Tuesday, October 3, 2023

Eulogy – Wesley Stacey

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Gerrit Fokkema, Wilcannia News

Wesley Stacey died recently in Bermagui, where he had lived since the mid 1970’s. Between 1968 and 1972, Wes made pictures in Wilcannia of buildings and street scenes that were used in a book, ‘Historic Towns of Australia’.

He photographed the main features of the town in black and white. The Bridge, Post Office, Knox and Downs General Store, The Rich and Company Bond Store, The Courthouse, Police Station and Gaol, Club House Hotel and The Bank of NSW building, which is now The Central Darling Shire Council Chambers.


Those black and white images are now in the collection of The National Library of Australia in Canberra and are a valuable record of what Wilcannia looked like at that time. Many things have changed in Wilcannia since the early 1970’s and indeed since the late 1800’s but those main featured buildings remain and although at times they have fallen into disrepair and sometimes neglect, now many of those buildings have been restored and cared for, or like the former Knox and Downs, undergoing repurposing.

Wesley was an outstanding Photographer, a pioneer in many ways for his interest in specifically Australian subjects.

Where many photographers emulate international styles, trends and subject matter, Wes captured unique views of Australia.

He grew up in Sydney, studied Graphic Design when he left school and initially worked at ABC TV in Sydney as a Graphics assistant and later in the Graphics Department of BBC TV in London. Friends and colleagues encouraged him to concentrate on photography as he spent much of his spare time engaged in that activity. By 1967 he was a full time Photographer, working as a freelancer in fashion and advertising, while continuing to explore his own interests in the Australian landscape and the encroachment of suburbia on nature.

This was an exciting time for Stacey, as the cultural changes of the 1960’s were in full swing, he grew his naturally curly redish locks into an imposing ginger afro. The late 60’s to the late 70’s were extremely busy and the variety of photographic work grew to include a collaboration with a young Architect, Phillip Cox, where they travelled all over Australia, documenting buildings and towns in a series of glossy large Coffee Table books, ‘Rude Timber Buildings, ‘Historic Towns of Australia’ and ‘Colonial Architecture of Australia’.

There was also a book on Kings Cross, Sydney, a collaboration with Melbourne photographer Rennie Ellis.

During that time Wesley was also one of the founders of The Australian Centre for Photography, along with another noted Australian photographer, David Moore.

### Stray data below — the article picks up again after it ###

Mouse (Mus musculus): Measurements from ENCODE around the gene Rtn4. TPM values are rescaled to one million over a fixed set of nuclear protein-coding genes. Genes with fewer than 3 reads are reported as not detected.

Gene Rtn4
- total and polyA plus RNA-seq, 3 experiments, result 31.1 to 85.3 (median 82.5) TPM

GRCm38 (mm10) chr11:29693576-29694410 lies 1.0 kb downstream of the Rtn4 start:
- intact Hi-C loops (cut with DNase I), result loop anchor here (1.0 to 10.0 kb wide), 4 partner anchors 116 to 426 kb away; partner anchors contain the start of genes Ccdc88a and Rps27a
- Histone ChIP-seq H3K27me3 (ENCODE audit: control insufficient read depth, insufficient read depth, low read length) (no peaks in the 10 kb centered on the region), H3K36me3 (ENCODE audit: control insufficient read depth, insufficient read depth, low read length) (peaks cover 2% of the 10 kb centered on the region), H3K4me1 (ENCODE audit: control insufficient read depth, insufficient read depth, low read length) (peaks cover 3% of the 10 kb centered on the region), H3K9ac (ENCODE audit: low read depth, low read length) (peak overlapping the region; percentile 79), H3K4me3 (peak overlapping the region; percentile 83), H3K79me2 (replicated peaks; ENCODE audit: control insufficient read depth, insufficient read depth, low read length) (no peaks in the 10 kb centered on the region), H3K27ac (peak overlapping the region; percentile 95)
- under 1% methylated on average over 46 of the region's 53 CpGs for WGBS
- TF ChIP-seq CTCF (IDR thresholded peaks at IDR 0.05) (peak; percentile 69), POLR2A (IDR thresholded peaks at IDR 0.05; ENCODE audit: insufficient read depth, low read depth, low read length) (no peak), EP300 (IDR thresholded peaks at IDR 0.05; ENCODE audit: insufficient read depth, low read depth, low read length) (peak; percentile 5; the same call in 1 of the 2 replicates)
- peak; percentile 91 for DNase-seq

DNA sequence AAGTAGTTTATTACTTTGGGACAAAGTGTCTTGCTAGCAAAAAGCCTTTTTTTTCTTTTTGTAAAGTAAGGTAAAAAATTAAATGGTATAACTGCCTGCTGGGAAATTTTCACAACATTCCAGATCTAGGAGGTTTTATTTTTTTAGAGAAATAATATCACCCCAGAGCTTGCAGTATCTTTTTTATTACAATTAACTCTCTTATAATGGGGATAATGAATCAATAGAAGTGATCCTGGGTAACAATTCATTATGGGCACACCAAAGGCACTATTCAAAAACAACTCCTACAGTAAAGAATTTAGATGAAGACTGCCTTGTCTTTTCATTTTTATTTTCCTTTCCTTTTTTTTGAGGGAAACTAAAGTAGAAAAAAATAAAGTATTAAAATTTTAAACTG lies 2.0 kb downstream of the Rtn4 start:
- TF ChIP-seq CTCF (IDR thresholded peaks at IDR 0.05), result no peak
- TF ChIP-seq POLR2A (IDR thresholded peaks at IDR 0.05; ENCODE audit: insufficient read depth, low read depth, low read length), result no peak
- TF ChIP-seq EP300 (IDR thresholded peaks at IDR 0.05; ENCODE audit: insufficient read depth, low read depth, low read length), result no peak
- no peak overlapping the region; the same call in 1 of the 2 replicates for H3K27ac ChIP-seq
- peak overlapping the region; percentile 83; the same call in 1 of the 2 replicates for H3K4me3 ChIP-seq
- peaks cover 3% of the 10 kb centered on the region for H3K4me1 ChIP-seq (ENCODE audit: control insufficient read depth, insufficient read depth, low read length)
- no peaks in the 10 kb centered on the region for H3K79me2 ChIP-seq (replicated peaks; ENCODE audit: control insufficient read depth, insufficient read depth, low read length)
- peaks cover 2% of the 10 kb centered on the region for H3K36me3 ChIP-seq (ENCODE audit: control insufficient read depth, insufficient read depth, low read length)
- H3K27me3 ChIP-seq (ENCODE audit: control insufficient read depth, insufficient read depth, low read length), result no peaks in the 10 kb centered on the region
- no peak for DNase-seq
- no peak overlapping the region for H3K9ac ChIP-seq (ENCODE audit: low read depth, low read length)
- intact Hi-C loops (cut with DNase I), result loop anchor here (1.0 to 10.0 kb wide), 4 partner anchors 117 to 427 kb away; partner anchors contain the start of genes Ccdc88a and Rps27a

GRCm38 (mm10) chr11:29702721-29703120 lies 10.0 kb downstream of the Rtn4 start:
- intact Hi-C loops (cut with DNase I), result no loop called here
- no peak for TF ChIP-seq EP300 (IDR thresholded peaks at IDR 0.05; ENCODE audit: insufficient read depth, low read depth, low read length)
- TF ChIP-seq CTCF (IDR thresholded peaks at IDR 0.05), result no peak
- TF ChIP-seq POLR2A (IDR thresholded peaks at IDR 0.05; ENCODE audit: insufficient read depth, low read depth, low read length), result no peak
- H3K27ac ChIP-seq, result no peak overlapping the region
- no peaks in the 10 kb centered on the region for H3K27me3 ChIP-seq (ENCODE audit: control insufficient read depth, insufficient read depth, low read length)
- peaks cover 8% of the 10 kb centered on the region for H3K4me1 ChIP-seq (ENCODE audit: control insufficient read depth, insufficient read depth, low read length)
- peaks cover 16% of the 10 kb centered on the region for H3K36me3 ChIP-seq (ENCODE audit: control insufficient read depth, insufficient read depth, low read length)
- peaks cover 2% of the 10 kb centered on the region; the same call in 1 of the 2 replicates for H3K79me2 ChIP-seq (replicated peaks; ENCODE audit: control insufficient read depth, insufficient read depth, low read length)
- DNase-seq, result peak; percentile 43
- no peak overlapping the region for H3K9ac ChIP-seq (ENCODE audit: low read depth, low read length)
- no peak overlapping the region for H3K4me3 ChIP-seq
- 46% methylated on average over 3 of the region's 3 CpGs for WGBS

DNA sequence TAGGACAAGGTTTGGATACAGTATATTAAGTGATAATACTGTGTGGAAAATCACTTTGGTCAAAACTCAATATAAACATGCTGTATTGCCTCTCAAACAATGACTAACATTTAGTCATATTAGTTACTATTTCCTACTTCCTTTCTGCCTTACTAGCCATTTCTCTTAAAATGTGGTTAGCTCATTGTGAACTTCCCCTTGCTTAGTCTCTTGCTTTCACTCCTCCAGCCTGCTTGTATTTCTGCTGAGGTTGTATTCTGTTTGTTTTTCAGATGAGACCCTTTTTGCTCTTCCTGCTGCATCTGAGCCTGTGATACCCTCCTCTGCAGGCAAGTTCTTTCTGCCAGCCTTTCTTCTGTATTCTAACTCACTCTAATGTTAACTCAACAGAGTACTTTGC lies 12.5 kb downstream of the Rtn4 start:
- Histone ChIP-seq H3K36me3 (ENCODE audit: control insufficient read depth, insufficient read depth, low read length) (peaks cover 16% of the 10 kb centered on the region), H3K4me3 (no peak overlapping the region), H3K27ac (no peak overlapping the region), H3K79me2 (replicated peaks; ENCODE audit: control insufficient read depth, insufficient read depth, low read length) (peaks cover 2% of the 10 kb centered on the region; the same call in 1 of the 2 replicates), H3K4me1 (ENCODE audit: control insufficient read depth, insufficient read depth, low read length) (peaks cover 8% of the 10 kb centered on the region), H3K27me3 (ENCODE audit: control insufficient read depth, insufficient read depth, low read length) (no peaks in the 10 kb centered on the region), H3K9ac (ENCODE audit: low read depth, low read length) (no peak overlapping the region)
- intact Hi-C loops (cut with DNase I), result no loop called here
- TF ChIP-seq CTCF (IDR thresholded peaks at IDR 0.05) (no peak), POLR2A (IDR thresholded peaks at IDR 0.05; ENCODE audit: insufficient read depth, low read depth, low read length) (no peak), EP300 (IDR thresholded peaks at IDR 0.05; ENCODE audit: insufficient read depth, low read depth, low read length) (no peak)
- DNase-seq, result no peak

Wes Stacey travelled throughout Australia for those architectural projects and his next book, ‘Timeless Gardens’ with Eleanor Williams, was a documentation of Australian landscapes and ‘natural gardens’ and included Aboriginal rock art in the Pilbara region of Western Australia.

This constant travel generated yet another project, ‘The Road’, which had Wes abandoning the careful composition and formal framing of subjects and use of professional equipment, in favour of shooting from the windows of moving vehicles, capturing images of people, buildings, landscapes, other vehicles, parts of his own vehicle and the road itself…. all using Kodak instamatic cameras and colour film, processed and printed at consumer level chemist shops instead of professional labs.

This frenzy of image making led to an exhibition at the Australian Centre for Photography in 1975 of 280 snapshot size prints, arranged in long horizontal sequences, for example, North Queensland – Normantown to Cairns or Sydney – Night Roads.

While at first, this avalanche of images is overwhelming, it provides a very honest and direct record of exactly what Australia looked like at the time, 1973-1975. These images are in the collection of The Australian National Gallery in Canberra and are an important part of our Photographic history, a unique record.

When I first met Wesley in 1979, he had moved to a piece of land near Bermagui on the NSW South Coast.

He had been working in collaboration with the Aboriginal community at Wallaga Lake and Yuin Elder ‘Guboo’ Ted Thomas, to protest against the destruction of forest on Mumbulla Mountain(Biamanga) and protect sacred sites in that area.

I visited Wallaga Lake and photographed ‘Guboo’ Ted Thomas at Mumbulla Mountain for a story on the protests for The Canberra Times, where I worked as a Photographer at the time.

Together Ted, Wesley and others mounted a successful campaign that led to the NSW Government in 1980 declaring the area of around 7,540 ha (18.600 acres) as an ‘Aboriginal Place’ and a ‘Protected Archeological Area’ under the National Parks and Wildlife Act 1974.

Biamanga has been jointly managed by the traditional owners and The National Parks and Wildlife Service since 2006. The title to the land is owned by two Local Aboriginal Land Councils and leased back to the NSW Government for use as a National Park’ in a similar arrangement to that of Mutawintji National Park. Wesley Stacey continued to live in a bush camp at ‘Thubbul’, south of Bermagui, using that as a base to continue photographing landscapes across Australia, until he died in February 2023.

At his burial in Burmagui Cemetary, representatives of the Wallaga Lake community “welcomed him to their soil as a brother” and ‘Guboo” Ted Thomas’s daughter sang a beautiful and sad song in the Dhurga language of The Yuin Nation. 

Wilcannia News April 2023

This article appeared in the Wilcannia News, April 2023.


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